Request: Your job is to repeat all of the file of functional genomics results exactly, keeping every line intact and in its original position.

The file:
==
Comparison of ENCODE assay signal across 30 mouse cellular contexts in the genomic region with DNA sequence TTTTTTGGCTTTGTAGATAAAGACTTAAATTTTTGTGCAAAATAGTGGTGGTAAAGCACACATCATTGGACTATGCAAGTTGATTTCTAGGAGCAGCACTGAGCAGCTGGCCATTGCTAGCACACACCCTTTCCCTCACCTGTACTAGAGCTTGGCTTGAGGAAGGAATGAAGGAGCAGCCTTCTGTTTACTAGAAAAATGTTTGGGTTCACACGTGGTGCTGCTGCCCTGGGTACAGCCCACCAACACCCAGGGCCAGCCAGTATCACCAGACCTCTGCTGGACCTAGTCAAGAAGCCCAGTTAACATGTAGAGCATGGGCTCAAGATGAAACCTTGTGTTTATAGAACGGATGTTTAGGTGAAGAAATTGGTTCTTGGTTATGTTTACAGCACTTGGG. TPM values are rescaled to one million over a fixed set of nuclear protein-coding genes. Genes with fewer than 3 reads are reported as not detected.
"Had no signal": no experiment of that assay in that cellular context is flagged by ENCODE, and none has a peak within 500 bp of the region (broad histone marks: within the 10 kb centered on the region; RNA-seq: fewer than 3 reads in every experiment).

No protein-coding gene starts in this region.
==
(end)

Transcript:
Comparison of ENCODE assay signal across 30 mouse cellular contexts in the genomic region with DNA sequence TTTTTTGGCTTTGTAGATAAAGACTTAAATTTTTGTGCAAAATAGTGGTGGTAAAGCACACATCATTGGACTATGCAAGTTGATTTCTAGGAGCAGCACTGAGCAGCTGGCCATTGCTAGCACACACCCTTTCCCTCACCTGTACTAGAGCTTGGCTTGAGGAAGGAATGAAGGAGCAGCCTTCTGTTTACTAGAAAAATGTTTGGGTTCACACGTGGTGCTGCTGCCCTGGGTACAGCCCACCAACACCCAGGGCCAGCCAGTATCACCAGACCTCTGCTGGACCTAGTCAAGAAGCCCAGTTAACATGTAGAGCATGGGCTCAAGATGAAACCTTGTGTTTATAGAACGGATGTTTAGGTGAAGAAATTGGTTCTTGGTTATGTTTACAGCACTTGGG. TPM values are rescaled to one million over a fixed set of nuclear protein-coding genes. Genes with fewer than 3 reads are reported as not detected.
"Had no signal": no experiment of that assay in that cellular context is flagged by ENCODE, and none has a peak within 500 bp of the region (broad histone marks: within the 10 kb centered on the region; RNA-seq: fewer than 3 reads in every experiment).

No protein-coding gene starts in this region.